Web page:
It has been highly distressing to read two recent articles about the forth coming demolition of the Sardinia Bay lifesavers’ clubhouse recently (“Out look bleak for Sardinia lifesavers”, August 18 and “Club demolition to go ahead”, August 23).
What is sad is that this surf life saving club is a voluntary organization that built this clubhouse entirely with donations and has provide da vitally needed service for the good of the general community for more than 40 years.
Now, it will be without a clubhouse on the beach. The reason given in the August 18report by the NMBM acting corporate service head Vuyi Zitumane, that “the order to demolish the building was given in line with legislation to protect the coast” is, with respect, balderdash.
The Integrated Coastal Management Act has no such blanket requirement in terms of coastal protection. If it did, then the NMBM had better let us know when it wishes to proceed with demolishing other structures(such as Something Good and the KFC, Barney’s, etc located at Shark Rock Pier) that are located far closer to the sea than the Sardinia Bay life savers’ clubhouse.
Additionally, to add that “the municipality was worried that members of the public would be injured should the building collapse, and then sue the municipality” is equally silly.
A simple warning sign or two would eliminate this danger.
George Branford, from the NMBM coastal management directorate, in The Herald of August 23, declared: “Storm surges and associated weather conditions have exacerbated the problems by now pushing the high water mark to the base of the clubhouse.”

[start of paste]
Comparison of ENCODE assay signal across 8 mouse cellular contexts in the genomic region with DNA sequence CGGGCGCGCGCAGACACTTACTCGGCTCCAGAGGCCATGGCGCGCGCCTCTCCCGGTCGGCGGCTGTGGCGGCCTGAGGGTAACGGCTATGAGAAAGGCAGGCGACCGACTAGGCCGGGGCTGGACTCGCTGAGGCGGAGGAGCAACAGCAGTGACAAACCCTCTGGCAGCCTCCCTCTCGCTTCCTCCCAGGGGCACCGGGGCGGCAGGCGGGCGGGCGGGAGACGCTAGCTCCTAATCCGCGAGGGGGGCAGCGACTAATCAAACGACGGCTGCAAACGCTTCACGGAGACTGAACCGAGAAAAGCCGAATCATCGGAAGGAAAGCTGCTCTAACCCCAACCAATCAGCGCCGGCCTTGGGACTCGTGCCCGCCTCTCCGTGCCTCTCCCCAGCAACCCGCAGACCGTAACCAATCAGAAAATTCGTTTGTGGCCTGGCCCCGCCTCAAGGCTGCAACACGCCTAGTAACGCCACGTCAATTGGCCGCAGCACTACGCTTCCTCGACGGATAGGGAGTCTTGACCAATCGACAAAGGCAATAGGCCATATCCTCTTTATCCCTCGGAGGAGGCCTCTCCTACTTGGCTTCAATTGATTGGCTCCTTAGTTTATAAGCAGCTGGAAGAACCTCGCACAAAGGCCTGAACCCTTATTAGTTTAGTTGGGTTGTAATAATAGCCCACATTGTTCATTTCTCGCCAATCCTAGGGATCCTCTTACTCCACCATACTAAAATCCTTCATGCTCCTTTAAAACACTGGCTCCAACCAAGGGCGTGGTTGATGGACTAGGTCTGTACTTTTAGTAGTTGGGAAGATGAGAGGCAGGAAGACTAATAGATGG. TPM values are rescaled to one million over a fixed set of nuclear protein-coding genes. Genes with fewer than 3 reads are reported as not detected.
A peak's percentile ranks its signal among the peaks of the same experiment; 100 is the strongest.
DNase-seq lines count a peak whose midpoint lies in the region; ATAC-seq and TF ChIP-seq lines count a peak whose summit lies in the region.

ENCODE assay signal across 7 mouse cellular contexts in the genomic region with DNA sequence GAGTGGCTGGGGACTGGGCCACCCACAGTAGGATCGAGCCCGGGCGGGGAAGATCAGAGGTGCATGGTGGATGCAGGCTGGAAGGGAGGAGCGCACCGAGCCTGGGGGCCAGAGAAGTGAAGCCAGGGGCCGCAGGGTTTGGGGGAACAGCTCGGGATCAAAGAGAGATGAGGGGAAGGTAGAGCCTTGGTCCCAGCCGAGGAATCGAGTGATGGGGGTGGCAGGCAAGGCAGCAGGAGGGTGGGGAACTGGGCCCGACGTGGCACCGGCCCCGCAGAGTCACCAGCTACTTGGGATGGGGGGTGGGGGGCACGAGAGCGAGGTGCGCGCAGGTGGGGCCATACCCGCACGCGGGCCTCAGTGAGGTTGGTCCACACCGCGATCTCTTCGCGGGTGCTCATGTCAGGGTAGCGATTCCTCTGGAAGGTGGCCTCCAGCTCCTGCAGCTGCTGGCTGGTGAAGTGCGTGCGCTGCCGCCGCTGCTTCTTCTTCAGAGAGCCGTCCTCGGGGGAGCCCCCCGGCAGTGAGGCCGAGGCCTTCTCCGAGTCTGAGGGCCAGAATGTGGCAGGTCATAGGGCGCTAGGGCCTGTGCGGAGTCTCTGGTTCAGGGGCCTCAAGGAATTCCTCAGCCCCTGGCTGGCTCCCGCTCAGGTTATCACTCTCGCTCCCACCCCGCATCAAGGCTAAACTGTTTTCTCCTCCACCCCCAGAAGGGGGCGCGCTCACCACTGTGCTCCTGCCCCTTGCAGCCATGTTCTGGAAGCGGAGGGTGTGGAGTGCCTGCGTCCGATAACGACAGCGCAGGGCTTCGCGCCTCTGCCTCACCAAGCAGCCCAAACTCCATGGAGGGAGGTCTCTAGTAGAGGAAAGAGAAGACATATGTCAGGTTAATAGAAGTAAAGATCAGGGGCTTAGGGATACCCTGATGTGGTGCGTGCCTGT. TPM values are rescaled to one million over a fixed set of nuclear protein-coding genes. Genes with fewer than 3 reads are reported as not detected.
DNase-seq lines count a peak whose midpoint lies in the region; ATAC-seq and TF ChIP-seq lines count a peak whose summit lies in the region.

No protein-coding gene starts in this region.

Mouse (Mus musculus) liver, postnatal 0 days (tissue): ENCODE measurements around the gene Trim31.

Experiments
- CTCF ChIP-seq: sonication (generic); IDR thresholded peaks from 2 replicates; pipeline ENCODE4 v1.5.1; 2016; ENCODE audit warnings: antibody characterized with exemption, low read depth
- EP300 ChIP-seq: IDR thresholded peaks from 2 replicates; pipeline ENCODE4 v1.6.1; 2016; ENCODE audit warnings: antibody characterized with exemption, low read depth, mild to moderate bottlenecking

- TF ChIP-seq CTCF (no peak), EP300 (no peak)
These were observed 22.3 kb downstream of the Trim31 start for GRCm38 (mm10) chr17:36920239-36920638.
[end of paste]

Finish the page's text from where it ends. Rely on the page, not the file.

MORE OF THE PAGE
While this is100% correct, the glaring fault with this statement is that the reason why this problem has been exacerbated at Sardinia Bay Beach is because this same department has refused since2006 to remove or redirect the sand from a rogue dune which is moving inland and northwards at 5m per year, engulfing the road, the upper car park and everything in its path.
The sand from this dune has always moved eastwards and along the coast, replenishing the sand on Sardinia Bay beach and keeping the sea from getting anywhere near the structures in the car park.
With the NMBM refusing to take the necessary steps to redirect this sand movement back to its natural
path along the coast, the NMBM itself has exacerbated the problem.
Google Earth provides a fascinating and damning insight into the demise of Sardinia Bay beach. Images show:
January 1 2002 – road fully open. Upper car park and terminus parking fully open and used;
October 26 2006 – not much change. Some sand on the road;
- May 27 2008 – sand starting to cover the road. Upper ablution facilities buried under sand;
- October 8 2009 – sand now blocking the road. Note the rocks now exposed on the main bathing beach at Sardinia Bay, which is evidence that sand replenishment from the west has now been severely impeded;
- November 18 2010 – sand has completely blocked the Sardinia Bay road. Evidence of some sand replenishment of the main beach;
- December 18 2011 – sand romping northwards and engulfing upper car park. One week to Christmas and very few cars in the upper car park. Looks like sand on the east of the main beach has failed to be replenished;
- August 24 2012 –main beach clearly missing lots of sand. Sand progressing further northwards and leaving wider shore between the water’s edge and the start of the ascent of the mobile dune. To compound the problems facing the Sardinia Bay Surf Lifesaving Club, not only are they losing their clubhouse on the beach but they will now have to lease an alternative site which is totally unsuitable for any lifesaving club.
A container? Inland a distant 339m from the closest point to the sea and 420m to the main
Sardinia Bay beach itself, and with no visibility of the sea?
Port Elizabeth wishes to encourage tourism, yet here we are within a few days of seeing the destruction of the vital clubhouse that allows a noble band of volunteer surf lifesavers to function efficiently, keeping bathers at Sardinia Bay safe.
What an absolute waste and what an ominous future water safety will face at this prime beach.- Mike Klee, Walmer, Port Elizabeth